New Delhi: The technical training that is being currently imparted to technicians, engineers and shop floor workers in the Indian automotive industry may not be useful after 2-3 years. With a plan to work on connected, smart and electric vehicles, a different set of skills will be called for.
“We need to change much faster than before and it is advantageous that the industry has not invested too much in the current technology and skills, as the largest players in the world have done,” said the speakers at the Automotive Skills Development Council’s (ASDC) Annual Conclave in Delhi.
The industry captains envisage that new skills encompassing sensor making, social intelligence, computational thinking, artificial intelligence, virtual collaboration, automotive design, computational thinking may be some of the learnings that may be required.
Companies will have to invest in future technologies and technical skills to deliver the products and services. In addition, servicing of products will become even more critical than manufacturing these products. Hence, skill development initiatives will have to be kick-started from now.
As electric vehicles catapult to the global stage, engines will be run by batteries and motor-controllers to power them leveraging lesser number of components and moving parts. This will necessitate that technicians acquire electronic control skills, said I V Rao, Executive Advisor, Maruti Suzuki India.
Speakers spoke about 600,000 engineers graduating annually, of which only 9 per cent are employable currently, since they lack the requisite practical skills that the industry is seeking. Therefore, ITIs and engineering curriculum’s have to be tweaked and made more relevant so that fundamentals of education essentially remain the same, but their applications could change.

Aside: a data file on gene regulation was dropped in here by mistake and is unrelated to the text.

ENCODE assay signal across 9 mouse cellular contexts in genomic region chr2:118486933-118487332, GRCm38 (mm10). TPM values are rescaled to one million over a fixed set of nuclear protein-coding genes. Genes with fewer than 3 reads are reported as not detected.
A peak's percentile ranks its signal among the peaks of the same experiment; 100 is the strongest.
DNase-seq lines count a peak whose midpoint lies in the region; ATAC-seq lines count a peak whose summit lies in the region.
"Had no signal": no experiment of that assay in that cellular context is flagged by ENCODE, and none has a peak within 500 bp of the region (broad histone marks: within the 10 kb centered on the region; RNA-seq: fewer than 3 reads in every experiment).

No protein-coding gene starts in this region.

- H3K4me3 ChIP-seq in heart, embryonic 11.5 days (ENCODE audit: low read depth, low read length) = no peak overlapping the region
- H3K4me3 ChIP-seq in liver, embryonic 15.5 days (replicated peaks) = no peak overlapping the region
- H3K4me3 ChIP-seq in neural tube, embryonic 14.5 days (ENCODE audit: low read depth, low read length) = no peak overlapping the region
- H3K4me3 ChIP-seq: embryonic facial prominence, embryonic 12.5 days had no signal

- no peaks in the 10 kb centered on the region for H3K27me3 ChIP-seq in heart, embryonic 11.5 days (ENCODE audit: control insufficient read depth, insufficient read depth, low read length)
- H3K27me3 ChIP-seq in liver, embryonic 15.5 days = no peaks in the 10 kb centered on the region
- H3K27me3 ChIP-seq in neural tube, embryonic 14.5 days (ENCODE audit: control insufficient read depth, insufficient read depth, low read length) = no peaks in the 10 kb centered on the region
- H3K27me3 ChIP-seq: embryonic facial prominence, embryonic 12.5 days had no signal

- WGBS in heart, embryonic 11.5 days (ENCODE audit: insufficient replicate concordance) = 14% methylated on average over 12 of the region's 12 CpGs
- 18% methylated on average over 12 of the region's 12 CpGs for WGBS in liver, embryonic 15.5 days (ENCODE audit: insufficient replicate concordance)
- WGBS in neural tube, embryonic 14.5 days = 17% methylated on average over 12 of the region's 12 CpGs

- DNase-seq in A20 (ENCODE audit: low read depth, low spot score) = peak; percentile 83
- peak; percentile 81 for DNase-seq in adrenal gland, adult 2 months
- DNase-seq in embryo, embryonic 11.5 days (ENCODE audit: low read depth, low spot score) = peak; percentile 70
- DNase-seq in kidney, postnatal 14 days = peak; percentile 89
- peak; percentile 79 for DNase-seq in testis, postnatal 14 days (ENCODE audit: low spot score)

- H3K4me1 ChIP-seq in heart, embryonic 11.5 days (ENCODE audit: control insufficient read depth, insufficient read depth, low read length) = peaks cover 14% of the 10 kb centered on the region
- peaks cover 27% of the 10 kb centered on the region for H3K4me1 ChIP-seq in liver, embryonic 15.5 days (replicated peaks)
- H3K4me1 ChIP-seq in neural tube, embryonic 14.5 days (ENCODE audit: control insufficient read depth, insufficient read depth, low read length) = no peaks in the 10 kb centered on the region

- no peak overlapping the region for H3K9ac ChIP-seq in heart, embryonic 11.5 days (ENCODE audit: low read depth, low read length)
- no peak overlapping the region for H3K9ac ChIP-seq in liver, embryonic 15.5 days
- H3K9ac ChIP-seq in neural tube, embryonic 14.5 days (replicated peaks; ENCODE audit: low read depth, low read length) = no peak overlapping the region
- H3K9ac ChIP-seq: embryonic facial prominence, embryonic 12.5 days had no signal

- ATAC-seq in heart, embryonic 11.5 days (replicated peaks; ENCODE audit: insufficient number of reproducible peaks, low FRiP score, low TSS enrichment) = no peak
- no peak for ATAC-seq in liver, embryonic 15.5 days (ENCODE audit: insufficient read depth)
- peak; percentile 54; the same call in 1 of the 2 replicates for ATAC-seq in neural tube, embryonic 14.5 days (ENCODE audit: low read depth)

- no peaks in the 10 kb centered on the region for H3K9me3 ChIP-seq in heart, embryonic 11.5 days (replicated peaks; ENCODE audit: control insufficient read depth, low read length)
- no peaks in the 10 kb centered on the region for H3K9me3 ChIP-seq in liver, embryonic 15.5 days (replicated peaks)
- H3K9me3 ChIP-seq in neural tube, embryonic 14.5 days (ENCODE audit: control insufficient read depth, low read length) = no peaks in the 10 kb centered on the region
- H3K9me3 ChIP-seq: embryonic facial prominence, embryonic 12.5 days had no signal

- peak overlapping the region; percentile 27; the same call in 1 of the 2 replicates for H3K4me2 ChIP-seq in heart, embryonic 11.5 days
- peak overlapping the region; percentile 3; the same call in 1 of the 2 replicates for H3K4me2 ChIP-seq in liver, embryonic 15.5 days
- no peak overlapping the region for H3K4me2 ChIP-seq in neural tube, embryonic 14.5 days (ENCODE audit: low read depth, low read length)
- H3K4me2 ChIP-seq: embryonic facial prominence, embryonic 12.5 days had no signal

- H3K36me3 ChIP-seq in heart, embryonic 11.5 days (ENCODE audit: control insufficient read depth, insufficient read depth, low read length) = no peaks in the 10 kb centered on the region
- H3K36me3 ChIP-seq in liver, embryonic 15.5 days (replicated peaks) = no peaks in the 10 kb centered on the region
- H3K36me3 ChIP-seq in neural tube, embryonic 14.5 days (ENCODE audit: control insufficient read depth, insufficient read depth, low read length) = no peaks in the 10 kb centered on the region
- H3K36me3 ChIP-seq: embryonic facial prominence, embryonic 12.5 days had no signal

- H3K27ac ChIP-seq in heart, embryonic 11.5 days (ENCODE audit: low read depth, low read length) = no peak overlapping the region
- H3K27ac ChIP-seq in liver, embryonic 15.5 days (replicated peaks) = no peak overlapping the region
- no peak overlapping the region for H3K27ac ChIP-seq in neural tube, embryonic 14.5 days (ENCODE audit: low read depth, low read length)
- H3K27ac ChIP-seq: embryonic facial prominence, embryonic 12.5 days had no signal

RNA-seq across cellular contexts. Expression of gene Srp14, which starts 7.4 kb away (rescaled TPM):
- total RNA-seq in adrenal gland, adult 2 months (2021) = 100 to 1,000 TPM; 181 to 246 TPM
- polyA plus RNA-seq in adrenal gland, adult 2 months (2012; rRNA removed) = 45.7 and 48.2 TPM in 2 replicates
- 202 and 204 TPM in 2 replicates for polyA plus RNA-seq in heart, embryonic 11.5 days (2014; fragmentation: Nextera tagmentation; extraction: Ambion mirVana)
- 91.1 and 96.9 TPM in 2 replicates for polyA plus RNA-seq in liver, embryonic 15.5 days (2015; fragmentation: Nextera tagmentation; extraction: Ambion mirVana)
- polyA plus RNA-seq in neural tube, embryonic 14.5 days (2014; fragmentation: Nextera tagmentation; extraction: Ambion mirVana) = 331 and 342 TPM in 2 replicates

Jayant Davar, Co-chairman & Managing Director, Sandhar Technologies, told on the sidelines of the conclave that there is no skill gap at present but with the new technologies coming, skilling has to be undertaken more proactively and many other subjects, in addition to what people used to be trained in earlier, have to be learnt.
For instance, how machines run. Citing an example, he said when the Japanese manufacturers came to India, they brought their 5S manufacturing practices and now things are moving onto the digital platform, where artificial intelligence and machine learning requires a change in curriculum.
“And because it is happening so quickly, there is not enough faculty that is available to teach them. So these are the gaps that are coming around and everyone will have to go through all these levels of training now,” Davar added.
Now even technical or academic case level foundation work learnings will have to be undertaken as it will become very important for shop floor workers to know when all machines are automated.
At present, automotive skilling is being undertaken by ASDC and manufacturing companies are also setting up Centre of Excellence for training workers, while auto component makers and dealer fraternity in sync with OEMs impart training to workers.
“The automotive industry is the most demanding in the sense of needing skills so there is a huge requirement. We have a lot of institutions under the Department of Heavy Industries and NATRiP as well that are imparting training. We have set up in Silchar in North-East and have a memorandum of understanding with Tata Motors there and now we are looking for a MoU with the Air Force also,” commented Vishvajit Sahay, Joint Secretary, Department of Heavy Industry.
“The government is also trying to create the spare capacity for skilling in NATRiP. There are centres in Indore, where young engineers are invited and they make automotive design and related stuff. We have instructed the director of ICAT Manesar to take up skill development in a major way. We have tied up with an engineering college in Vellore and ARAI, and they are working together to impart worker level training,” he added.
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